Buildings-war surplus, Tag Walter and the tunnels

"The Fletcher Jones Factory is of historical and social significance as one of the largest clothing manufacturers in Australia; its iconic Australian brand; its contribution to the 20th century manufacturing industry in Australia; and for the unusual and successful integration of surplus military structures, buildings and modernist facade in a factory setting. They reflect the resourcefulness and dynamism of Fletcher Jones in the use of war surplus structures and objects during a time of building material shortages. Throughout the complex are reflections of the post-war growth in population and in the manufacturing industry, and the Federal Government's support of decentralisation." 

At the end of the second World War, there was a severe shortage of building materials and this was a major challenge for establishing the Fletcher Jones Pleasant Hill Warrnambool factory.  Fletcher Jones sourced army war surplus buildings and these were moved on site to set up the factory.  This included 17 from an army camp at Darley, near Bacchus Marsh. These buildings formed the basis of the new factory and served as the cutting rooms, sewing rooms, and a canteen. Fletcher Jones also purchased aeroplane anchors and heavy airways concrete blocks to be used as fencing and garden borders/features. In 1949 a U.S. Army Quonset hut was acquired from Milne Bay in PNG and used to house the After Sales, Dry Cleaning, Repairs and Reforming Department. In 1951 a Bristol building was erected on the site adjacent to the original canteen and housed the mail order and accounts departments.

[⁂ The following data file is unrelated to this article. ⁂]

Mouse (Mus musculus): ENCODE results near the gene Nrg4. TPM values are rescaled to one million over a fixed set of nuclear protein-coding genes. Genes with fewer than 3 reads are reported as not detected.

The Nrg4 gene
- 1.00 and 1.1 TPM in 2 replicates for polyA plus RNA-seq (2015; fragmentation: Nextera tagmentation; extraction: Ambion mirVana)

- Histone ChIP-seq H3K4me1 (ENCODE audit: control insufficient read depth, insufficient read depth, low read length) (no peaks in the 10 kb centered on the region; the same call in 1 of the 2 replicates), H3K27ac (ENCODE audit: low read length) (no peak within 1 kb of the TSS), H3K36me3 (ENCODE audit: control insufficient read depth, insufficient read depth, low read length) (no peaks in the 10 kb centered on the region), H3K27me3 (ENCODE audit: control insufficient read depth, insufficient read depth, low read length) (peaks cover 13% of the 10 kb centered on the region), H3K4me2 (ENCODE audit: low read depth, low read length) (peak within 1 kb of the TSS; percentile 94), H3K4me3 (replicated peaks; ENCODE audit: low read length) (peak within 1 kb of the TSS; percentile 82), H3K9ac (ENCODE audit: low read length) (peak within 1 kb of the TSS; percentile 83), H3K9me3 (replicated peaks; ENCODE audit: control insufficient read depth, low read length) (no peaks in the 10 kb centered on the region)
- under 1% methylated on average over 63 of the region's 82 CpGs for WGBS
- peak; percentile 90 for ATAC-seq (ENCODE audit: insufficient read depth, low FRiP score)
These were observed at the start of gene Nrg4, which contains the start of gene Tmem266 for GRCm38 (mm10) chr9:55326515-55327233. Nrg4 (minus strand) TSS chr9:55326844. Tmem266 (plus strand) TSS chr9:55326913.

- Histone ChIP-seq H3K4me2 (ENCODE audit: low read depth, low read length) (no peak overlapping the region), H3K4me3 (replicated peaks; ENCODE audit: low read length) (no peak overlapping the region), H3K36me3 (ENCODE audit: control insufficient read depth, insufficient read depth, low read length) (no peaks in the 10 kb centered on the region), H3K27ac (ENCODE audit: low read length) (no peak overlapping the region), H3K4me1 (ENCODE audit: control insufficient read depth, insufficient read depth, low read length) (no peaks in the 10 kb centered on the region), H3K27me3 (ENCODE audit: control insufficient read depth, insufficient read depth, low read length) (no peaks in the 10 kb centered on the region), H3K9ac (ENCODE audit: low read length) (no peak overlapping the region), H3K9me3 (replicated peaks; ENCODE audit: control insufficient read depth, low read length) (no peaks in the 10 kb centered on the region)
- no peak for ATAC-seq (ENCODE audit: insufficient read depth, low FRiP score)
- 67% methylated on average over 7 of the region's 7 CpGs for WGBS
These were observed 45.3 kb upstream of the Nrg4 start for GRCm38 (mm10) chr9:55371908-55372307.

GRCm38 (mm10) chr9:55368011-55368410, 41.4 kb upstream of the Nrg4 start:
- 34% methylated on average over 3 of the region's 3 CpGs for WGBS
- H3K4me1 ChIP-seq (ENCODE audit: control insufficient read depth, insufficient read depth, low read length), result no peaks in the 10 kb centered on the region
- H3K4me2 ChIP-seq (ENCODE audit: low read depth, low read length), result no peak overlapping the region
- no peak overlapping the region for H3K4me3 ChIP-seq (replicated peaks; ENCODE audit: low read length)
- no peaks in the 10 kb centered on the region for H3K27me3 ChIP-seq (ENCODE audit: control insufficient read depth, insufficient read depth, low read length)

In 1947 Fletcher Jones commissioned local architect W.J T (Tag) Walter to create a modernist façade to the series of Darley buildings.   Between 1951 and 1974, the factory had numerous alterations and extensions.  Significant features are the round room and the excavation of tunnels under the factory where the first computer room in Warrnambool was established. 

"Common features, which were repeatedly used as advertising symbols were the Fletcher Jones (FJ) man and the roundel. The roundel had been used since the 1930s, and this feature exists on a pillar of the concrete anchor fence and the Lava Street elevation of the sewing room. A central tower featuring the FJ man and the roundel was built between the canteen and the cutting room, which was the location of Fletcher Jones' office. An illuminated advertising sign was placed adjacent to his office above the canteen and a curved glazed corner entry was installed between the tower and cutting room wing. However, this entry has been significantly altered and the tower above the first floor level has been removed, as has the signage."

From the Victorian Heritage Datase - Fletcher Jones Factory and Gardens 2006

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